Questions and answers from Donna Humphrey-DeLosh (Ann Arbor) and Sue Ann Gonis (Los Angeles), Ross Executive MBA career coaches who have coached thousands of executives and professionals in the job search process over the past 10+ years.
What do you see on the executive job search horizon?
The job market has been strong for mid- to senior-level job seekers. A thriving economy has companies looking for leadership talent, and recruiters are increasingly contacting students with job leads and contacting us for student referrals. Executive-level salaries have come back from earlier lean years.
With what types of employers do your students land positions?
We coach students seeking mid- to senior-level management positions, directorships, and VP-level and above positions. There’s often a perception that business school career resources are geared for people looking to enter large companies, but we coach clients in successfully landing positions with large and small employers, including private, public, and nonprofit organizations.
We have worked with clients in a wide range of industries, including healthcare, pharmaceuticals, medical devices, automotive, aerospace, consumer electronics, finance, marketing, entertainment, technology, manufacturing, and operations, to name a few.
Do you work more with people looking to change employers or those interested in advancing within their organization?
About 40% of our students seek to remain and are navigating their current employers in support of advancing or pivoting functions. 25% are looking to pivot functions externally or switch industries, and the remaining 35% are a mixture of entrepreneurs looking to start a business or to work with startups in the private equity and venture capital space.
What do you recommend to clients looking to make a career change right now?
You have to be more creative and do more to develop credible, relevant experience in a new field. Ross’ ExecMAP is a great opportunity to develop experience you can leverage in your job search. In addition, joining professional organizations, speaking at conferences, and doing pro-bono consulting can be great ways to build a narrative around a new professional brand.
If you’re looking to change functions, again, the wisest strategy is often to do this first within your current organization. The leadership in your organization already knows you and what you’re capable of. In addition, they see the commitment and opportunity inherent in your MBA experience. If you feel there are barriers to moving within the organization, we can discuss individualized strategies for working through those perceived blocks. Often it comes down to developing an effective strategy for helping your organization see your potential. We’ve seen many EMBAs successfully re-brand themselves within their current organizations.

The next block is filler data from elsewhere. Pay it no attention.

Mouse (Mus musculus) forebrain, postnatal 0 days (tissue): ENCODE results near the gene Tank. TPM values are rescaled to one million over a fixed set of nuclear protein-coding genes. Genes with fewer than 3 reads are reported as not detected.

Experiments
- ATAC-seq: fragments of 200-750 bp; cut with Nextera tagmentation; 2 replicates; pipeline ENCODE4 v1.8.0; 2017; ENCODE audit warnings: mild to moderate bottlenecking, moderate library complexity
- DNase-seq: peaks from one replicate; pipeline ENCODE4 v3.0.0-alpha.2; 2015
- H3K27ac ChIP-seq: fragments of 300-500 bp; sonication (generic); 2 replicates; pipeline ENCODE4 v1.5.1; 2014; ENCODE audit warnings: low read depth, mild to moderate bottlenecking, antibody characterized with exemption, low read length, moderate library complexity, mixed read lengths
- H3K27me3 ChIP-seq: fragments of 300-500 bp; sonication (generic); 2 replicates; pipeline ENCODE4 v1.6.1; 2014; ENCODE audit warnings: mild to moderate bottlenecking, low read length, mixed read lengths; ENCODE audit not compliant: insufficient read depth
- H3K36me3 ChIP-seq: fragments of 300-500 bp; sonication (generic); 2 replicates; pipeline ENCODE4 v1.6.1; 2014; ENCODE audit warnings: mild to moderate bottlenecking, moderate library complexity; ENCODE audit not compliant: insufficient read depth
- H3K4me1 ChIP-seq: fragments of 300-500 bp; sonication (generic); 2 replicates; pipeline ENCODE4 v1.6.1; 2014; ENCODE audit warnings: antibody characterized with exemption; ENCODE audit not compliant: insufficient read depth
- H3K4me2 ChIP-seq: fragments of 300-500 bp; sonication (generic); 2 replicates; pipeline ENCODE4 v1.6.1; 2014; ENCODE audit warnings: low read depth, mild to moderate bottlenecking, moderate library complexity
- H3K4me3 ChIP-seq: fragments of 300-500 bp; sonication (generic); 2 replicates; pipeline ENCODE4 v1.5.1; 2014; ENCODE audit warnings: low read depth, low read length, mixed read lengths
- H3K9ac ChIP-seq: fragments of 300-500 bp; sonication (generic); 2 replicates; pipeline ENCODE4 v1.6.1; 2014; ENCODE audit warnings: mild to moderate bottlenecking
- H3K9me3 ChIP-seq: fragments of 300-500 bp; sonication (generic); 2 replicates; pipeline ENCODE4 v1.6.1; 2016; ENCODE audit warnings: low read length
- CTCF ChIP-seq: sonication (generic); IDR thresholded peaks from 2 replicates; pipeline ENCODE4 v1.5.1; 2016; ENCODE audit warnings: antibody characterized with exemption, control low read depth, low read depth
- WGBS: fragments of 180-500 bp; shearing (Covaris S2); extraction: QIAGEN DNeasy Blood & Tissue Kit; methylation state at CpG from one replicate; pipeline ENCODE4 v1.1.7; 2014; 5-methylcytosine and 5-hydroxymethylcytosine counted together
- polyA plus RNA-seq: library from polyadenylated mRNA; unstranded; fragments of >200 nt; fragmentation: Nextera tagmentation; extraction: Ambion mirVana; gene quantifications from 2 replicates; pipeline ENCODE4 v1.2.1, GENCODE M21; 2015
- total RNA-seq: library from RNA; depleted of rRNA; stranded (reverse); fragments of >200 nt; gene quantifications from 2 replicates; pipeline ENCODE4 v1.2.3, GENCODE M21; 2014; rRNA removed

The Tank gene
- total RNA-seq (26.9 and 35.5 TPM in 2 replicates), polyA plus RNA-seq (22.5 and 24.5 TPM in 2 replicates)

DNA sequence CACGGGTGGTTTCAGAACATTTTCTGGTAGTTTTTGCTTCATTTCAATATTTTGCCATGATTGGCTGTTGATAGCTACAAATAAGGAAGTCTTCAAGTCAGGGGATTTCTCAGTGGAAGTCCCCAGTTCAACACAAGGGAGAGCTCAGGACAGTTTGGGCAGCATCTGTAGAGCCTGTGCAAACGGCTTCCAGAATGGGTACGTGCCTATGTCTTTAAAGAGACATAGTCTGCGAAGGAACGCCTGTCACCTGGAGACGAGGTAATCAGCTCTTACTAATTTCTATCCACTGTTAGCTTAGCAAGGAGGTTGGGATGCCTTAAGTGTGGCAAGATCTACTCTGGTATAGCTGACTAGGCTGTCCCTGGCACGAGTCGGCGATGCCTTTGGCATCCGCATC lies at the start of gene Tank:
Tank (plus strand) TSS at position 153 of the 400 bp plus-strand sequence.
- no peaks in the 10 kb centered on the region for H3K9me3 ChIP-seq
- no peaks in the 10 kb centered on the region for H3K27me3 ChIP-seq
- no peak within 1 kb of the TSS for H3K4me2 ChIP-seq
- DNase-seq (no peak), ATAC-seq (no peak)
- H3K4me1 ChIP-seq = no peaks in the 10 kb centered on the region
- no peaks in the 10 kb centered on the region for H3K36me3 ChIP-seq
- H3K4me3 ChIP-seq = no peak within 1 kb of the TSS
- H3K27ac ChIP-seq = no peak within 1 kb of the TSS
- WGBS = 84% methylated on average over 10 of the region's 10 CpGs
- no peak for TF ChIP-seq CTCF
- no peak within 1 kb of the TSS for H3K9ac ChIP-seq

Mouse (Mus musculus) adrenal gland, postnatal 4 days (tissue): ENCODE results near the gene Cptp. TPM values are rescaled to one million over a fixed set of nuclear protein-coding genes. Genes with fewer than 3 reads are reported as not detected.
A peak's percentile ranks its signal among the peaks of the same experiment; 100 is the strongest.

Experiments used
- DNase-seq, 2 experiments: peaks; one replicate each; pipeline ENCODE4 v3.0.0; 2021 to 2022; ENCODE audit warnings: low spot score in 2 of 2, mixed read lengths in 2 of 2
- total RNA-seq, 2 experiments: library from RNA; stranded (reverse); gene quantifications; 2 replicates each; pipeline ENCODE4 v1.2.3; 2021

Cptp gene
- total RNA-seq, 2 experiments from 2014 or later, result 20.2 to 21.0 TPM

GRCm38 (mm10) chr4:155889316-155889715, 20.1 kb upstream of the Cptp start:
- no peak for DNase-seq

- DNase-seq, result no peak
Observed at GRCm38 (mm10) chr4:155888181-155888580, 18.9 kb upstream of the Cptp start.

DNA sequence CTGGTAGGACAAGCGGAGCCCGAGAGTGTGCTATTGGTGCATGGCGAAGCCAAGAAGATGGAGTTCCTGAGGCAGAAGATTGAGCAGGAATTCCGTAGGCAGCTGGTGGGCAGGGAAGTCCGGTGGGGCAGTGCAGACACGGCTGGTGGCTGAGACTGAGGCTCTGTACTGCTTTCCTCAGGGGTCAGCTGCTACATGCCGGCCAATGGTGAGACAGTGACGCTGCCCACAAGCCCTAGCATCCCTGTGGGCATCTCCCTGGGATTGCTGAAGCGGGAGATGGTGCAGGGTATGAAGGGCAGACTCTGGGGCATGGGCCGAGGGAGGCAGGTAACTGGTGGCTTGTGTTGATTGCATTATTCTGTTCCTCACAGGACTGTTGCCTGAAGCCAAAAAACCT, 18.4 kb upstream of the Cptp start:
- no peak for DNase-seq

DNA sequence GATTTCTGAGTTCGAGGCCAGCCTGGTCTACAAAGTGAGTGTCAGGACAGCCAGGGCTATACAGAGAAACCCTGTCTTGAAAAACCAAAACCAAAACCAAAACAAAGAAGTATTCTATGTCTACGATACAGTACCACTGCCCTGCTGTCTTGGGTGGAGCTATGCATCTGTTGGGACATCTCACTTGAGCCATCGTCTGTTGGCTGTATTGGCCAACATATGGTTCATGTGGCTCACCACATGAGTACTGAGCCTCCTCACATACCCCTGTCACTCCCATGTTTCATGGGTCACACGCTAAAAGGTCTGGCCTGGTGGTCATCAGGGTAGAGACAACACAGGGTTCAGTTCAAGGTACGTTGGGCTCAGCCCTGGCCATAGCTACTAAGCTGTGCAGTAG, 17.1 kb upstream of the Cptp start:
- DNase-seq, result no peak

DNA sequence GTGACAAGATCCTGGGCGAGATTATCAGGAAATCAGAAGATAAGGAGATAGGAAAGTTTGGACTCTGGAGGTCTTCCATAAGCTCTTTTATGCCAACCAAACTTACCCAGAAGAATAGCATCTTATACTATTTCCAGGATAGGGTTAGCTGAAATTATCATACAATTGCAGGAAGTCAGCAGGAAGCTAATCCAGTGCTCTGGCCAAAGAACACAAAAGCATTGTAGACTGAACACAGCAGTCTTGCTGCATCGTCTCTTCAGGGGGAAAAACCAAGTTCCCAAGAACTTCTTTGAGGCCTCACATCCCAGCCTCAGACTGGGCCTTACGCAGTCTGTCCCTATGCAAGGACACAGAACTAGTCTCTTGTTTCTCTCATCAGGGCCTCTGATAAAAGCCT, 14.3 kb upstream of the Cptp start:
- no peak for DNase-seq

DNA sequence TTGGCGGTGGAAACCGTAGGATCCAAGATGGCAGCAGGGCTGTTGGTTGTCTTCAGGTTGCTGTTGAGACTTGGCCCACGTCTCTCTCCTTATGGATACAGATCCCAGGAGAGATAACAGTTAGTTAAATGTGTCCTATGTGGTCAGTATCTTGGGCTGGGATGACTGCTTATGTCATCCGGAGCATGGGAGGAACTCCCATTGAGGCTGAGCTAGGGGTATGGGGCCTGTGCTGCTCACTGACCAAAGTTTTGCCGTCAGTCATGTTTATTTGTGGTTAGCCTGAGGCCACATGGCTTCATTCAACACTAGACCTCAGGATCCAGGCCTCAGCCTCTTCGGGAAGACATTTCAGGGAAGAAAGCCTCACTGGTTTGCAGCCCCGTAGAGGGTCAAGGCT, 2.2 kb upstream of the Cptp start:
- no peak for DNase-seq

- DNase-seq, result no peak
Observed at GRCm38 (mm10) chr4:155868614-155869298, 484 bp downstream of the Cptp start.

Which resources do students use when they are looking to make a career change?
A recent survey of our graduates revealed that the most common resource used when looking to make a change was Career Development Office. The Michigan Ross network was also well utilized.
39% Career Development Office
35% Ross alumni
30% Fellow Ross student/contact
26% Executive recruiter
22% Direct contact from organization
What’s different about what you do versus what a recruiter or headhunter does?
As your career coach, we will help you identify and achieve your unique goals. Executive recruiters work for companies and are looking to find talent to fill a company’s next big opportunity. We’ll help you develop a customized, comprehensive job search strategy and leverage your network to great effect. Working with a headhunter may be an important part of your strategy. And if you do get an offer through a recruiter, we’ll help you assess whether it’s the right opportunity for you.
We always coach students that while many sought-after positions are managed by recruiters, relying on recruiters should not be your only career search strategy. Headhunters are always seeking candidates whose experience is a direct match with the position they’re looking to fill; therefore, if your goal is to change function or industry, it can be hard to make your pitch to a recruiter. The best approach is to seek to build relationships with multiple headhunters who recruit for your industry, function, and geographic area. This increases the odds that when the right opportunity opens up, the recruiter retained to staff that position will think of you.
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University of Michigan
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